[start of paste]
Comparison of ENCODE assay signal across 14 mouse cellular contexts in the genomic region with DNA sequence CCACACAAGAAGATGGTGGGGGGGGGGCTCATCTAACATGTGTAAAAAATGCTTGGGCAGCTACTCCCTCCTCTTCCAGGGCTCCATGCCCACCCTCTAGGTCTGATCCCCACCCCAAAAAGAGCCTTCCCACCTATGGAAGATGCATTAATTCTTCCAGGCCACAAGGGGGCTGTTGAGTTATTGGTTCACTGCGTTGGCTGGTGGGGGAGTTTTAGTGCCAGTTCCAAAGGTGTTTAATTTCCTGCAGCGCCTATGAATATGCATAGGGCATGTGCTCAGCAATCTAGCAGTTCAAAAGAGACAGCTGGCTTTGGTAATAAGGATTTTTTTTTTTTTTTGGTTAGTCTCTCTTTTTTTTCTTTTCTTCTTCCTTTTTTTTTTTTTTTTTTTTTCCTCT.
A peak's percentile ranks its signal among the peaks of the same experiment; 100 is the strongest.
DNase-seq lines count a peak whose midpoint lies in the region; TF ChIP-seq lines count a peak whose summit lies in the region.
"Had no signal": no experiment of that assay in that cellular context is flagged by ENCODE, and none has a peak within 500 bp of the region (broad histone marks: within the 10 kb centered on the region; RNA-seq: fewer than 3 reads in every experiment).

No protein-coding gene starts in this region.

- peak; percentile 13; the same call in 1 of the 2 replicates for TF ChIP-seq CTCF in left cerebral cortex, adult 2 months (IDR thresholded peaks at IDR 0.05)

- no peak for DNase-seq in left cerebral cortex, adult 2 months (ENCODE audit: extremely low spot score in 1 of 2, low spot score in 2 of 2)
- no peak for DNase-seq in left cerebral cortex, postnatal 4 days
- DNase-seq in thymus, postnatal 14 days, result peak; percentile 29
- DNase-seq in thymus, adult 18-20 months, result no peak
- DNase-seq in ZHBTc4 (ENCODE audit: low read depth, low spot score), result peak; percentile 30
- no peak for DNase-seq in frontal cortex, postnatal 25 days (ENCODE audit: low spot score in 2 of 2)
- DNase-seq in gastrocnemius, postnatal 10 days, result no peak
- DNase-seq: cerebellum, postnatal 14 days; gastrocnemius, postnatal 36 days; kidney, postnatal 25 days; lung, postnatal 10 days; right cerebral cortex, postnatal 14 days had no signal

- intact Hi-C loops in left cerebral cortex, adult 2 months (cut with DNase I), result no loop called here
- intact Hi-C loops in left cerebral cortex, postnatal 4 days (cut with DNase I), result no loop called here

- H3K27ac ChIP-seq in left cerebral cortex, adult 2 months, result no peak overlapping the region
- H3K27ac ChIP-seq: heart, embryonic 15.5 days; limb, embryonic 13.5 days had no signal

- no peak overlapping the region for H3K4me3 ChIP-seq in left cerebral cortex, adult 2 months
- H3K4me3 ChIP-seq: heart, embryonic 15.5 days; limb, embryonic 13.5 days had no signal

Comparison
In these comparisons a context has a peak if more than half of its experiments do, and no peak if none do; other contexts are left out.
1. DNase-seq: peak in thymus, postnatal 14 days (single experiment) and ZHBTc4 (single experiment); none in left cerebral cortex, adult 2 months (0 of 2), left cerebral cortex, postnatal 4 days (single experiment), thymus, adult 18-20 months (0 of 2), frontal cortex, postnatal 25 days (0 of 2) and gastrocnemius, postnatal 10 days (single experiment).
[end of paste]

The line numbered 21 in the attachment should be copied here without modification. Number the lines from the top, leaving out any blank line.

Comparison